Chile’s geographic conditions make our country a true natural laboratory that is perfect for scientific research and astronomical observations thanks to one of the clearest skies in the world.
The natural conditions of Chile’s skies and the stunning phenomena captured by various telescopes located on Chilean soil not only draw attention from scientists; they have also captured the attention of a growing number of Chilean and international tourists.
There are dozens of observatories currently in the country with differing degrees of precision and depth that allow guests to gaze at the wonders of the universe in greater detail. Astro-tourism has become more and more important since 1998 when the Mamalluca Observatory opened, Chile’s first tourist astronomical observatory and, up until now, the most frequently-visited of its kind.
Today, astro-tourism has become one of the tourist options with the most potential for growth in the country, as it has become an appealing reason to visit for both international visitors and Chileans who are ever more interested in discovering this aspect of local scientific development, and who visit the observatories as part of their trips to the north of the country. This is why Chile is seeking to become the most outstanding astro-tourism destination in the world by the year 2025, with the help of the Astro-tourism Road Map.
One of the primary features of Chile’s growing astro-tourism industry is the multitude of options. Visitors who are more interested in learning about scientific developments can visit some of the most important international projects in the country, such as ALMA or the Paranal Observatory, which offer tours of their centers of operation.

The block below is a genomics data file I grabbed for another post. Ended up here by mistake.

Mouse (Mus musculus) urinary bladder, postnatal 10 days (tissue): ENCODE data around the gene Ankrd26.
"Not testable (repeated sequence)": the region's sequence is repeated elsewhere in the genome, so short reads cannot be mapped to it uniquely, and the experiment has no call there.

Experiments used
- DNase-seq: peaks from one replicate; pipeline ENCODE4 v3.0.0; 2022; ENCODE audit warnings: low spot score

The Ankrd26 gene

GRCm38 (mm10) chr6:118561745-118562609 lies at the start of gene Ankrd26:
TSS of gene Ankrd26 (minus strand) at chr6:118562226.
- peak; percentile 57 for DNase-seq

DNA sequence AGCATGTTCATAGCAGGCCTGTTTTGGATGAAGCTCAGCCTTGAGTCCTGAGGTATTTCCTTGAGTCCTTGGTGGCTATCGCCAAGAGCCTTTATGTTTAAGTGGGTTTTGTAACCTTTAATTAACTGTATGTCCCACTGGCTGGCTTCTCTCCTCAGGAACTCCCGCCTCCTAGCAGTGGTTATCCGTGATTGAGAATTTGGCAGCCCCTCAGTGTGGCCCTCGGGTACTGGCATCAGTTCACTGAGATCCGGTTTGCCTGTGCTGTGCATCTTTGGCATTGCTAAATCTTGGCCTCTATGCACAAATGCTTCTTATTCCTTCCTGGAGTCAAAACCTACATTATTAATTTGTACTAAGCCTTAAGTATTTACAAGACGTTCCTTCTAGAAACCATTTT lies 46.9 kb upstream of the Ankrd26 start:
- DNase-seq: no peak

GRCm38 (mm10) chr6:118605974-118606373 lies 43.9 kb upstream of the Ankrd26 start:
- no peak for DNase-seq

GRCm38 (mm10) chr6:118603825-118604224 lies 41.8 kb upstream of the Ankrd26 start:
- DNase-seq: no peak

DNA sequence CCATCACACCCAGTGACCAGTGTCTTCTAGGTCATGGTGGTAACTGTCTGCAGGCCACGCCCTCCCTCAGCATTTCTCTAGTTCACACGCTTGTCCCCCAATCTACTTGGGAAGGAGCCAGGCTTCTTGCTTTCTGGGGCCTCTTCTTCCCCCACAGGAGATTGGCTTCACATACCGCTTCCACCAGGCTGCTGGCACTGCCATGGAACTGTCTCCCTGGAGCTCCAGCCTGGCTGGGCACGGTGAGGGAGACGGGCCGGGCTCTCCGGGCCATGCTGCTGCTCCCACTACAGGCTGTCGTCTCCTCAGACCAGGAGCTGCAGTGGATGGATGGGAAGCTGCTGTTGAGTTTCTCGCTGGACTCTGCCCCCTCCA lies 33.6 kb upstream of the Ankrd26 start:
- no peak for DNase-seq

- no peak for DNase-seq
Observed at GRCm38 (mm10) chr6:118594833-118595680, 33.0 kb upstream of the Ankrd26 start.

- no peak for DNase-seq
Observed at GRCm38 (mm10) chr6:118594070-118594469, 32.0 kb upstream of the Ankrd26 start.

Also, visitors who would like to have the opportunity to learn but also observe astronomical phenomena may visit one of the over 30 observatories for tourists located throughout Chile.
Further below we present a list of these observatories located in Chile, and more science-oriented observatories as well, listed by region:
The greatest number of scientific observatories are found here, including ALMA and the Paranal Observatory, which was created thanks to international investments. We also find here the UCN (former Sirius) Observatory from the Catholic University of the North, and Ckoirama and Nayra from the Antofagasta University. Observatories for tourists are:
This region boasts two different facilities with very different approaches:
The region with the most observatories in Chile has 11 places for tourists to gaze at the sky, along with three where the focus is on the scientific work of astronomers: Cerro Tololo, La Silla, and Gemini-Sur
Valparaíso has two facilities for visitors to gaze at the sky:
There are three scientific observatories here: the UMCE Observatory, Parque Metropolitano Manuel Foster (observatory museum) and the Cerro Calán National Astronomical Observatory. The latter two were fundamental in the beginning of local astronomy. Five observatories for tourists are also located here:
This region has two observation centers for visitors:
Only the Orión Observatory is found here, which is open to the entire public (Villa Alegre).
The University of Concepción manages a scientific observatory called Wangulen Mapu. Four observatories for tourists are also located here:
Despite the fact that the south of the country regularly sees cloudy skies and rain, there is an observatory for tourists called the San Francisco Javier School Astronomy Academy (Puerto Montt).
More information on astro-tourism in Chile: chile.travel/que-hacer/astroturismo